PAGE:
Herons are long-legged freshwater and coastal birds that can typically be found in wetlands.
They are in the Ardeidae family and 64 different species are known to exist - although some are called egrets or bitterns depending on a number of factors. The bird was first described in Britain.
While you are unlikely to see many herons in your back garden, there are a number of characteristics to look out for to make sure you can identify them correctly when you're out and about.
For a start, although herons vary in size dramatically, from the very small to the large, one thing they all do have in common is long legs and toes in proportion to the size of their bodies. This is particularly useful for wading on soft mud or standing on floating vegetation. Their wings are broad and rounded, they are markedly bowed in flight, have long or very long necks and dagger-shaped bills.
They eat various types of food, including fish, crabs, frogs, small mammals and even young birds.Unlike many other birds, Herons actually catch their prey in their bill, instead of spearing it.
While there are differences between species, herons are typically monogamous and mostly colonial. For example, Grey Herons are known for gathering in large numbers in order to breed and raise their young, while nesting is seasonal in temperate species. Many species nest in trees, often in mixed colonies, while bitterns are much more secretive and nest in dense reeds.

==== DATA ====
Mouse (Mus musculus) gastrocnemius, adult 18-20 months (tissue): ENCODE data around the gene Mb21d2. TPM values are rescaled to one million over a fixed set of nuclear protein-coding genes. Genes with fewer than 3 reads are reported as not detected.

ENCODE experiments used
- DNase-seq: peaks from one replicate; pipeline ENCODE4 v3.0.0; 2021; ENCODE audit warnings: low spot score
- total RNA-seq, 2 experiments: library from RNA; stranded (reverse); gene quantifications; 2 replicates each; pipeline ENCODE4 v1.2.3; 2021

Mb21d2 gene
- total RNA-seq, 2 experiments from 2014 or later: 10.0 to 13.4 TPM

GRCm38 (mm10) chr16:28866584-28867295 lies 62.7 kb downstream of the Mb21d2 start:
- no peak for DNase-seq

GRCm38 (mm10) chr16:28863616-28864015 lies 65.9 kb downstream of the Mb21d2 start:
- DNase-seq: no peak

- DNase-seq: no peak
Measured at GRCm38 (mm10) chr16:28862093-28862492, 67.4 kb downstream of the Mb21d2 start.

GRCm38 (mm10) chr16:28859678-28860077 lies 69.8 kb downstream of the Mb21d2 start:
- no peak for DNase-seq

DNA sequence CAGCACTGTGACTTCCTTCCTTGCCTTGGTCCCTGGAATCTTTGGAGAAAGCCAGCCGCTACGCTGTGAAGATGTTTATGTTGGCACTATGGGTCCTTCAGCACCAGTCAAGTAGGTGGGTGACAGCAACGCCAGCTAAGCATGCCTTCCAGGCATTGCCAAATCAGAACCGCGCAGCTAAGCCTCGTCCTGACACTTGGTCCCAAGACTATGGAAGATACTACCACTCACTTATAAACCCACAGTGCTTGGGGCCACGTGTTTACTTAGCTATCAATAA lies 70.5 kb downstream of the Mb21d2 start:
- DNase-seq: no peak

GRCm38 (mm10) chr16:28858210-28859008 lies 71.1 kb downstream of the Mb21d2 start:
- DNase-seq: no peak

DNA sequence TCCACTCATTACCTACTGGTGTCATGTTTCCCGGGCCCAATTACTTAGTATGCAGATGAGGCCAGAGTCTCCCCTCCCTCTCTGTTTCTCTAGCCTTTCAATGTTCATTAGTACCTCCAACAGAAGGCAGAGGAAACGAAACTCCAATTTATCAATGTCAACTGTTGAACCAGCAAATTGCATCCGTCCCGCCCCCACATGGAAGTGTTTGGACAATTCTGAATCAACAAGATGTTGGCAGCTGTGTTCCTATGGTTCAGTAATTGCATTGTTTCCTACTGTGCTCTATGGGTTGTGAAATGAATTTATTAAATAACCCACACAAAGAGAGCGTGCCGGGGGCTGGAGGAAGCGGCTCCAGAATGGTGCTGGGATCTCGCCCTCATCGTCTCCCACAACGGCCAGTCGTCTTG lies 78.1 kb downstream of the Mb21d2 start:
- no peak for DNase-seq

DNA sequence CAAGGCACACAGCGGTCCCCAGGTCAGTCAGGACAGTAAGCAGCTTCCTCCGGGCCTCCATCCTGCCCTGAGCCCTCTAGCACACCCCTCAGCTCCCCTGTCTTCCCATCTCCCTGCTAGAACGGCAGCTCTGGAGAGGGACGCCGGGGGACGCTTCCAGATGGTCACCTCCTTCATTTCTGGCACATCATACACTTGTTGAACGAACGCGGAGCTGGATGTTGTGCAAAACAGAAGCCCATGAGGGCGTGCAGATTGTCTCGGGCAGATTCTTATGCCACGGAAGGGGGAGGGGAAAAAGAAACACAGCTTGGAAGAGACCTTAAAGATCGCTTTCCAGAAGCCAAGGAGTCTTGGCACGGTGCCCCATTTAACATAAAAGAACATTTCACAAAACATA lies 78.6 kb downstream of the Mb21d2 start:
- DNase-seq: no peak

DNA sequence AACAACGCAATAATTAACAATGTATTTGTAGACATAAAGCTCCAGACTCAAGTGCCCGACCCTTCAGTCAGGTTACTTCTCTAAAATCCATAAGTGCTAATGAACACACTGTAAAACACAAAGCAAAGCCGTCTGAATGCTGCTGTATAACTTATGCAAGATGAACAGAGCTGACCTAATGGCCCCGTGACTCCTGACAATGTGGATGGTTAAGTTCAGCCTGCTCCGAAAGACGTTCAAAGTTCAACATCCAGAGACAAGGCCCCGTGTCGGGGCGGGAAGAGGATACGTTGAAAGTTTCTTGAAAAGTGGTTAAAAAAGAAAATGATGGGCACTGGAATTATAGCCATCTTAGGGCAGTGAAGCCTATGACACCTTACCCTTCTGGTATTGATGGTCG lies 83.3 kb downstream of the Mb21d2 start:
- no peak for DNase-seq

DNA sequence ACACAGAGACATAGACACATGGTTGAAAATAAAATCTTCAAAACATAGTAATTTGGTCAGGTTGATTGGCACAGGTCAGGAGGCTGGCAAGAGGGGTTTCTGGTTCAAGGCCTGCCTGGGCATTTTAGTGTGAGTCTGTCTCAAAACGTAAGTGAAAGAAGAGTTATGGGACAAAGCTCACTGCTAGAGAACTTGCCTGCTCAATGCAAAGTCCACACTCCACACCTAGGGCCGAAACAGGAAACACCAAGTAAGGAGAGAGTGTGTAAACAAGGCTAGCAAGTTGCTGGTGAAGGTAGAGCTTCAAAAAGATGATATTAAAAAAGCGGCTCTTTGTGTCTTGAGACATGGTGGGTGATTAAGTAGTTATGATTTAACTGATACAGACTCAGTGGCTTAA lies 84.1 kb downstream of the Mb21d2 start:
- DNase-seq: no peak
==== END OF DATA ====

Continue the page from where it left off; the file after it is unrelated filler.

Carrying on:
Bittern - This is a thickset heron that has a bright, pale, buffy-brown plumage that is covered with dark streaks and bars. This bird is very hard to see as it moves almost silently through the reeds at the edge of the water. It is a Red List species - meaning it is one of the most threatened in the UK. These birds can be seen at wetlands with large reedbeds, especially RSPB reserves at Minsmere (Suffolk) and Leighton Moss (Lancashire).
Grey Heron - Their long legs, long beak and grey, black and white feathering makes them hard not to notice. They have two standing positions - either with their neck stretched out looking for food, or hunched down with their neck bent over their chest. This species can be seen at almost any kind of water - including garden ponds, lakes, rivers and even on estuaries.
Little Egret - This small white heron features white plumage on its crest, back and chest, has black legs and bill, and yellow feet. It was a rare visitor to the UK until 1989, and first bred here in 1996, with the bird now at home in numerous south coast sites. On the Amber List as a rare breeding species, it is most common on the south and east coasts of England and in Wales.
Cattle Egret - An increasingly regular visitor to the UK, this bird is actually smaller than the Little Egret. Known to stay close to livestock so they can grab insects and worms after they have been disturbed by the animals' hooves, they have yellow or greyish legs and a yellow beak. These birds are most likely to be seen in the south of England and Wales.
Great White Egret - Like a much larger Little Egret, they are similar in size to the Grey Heron. They have black feet, a yellow beak and a different fishing technique to the grey heron. Although still quite rare, they can be seen in most parts of the UK, with south-east England and East Anglia the most common.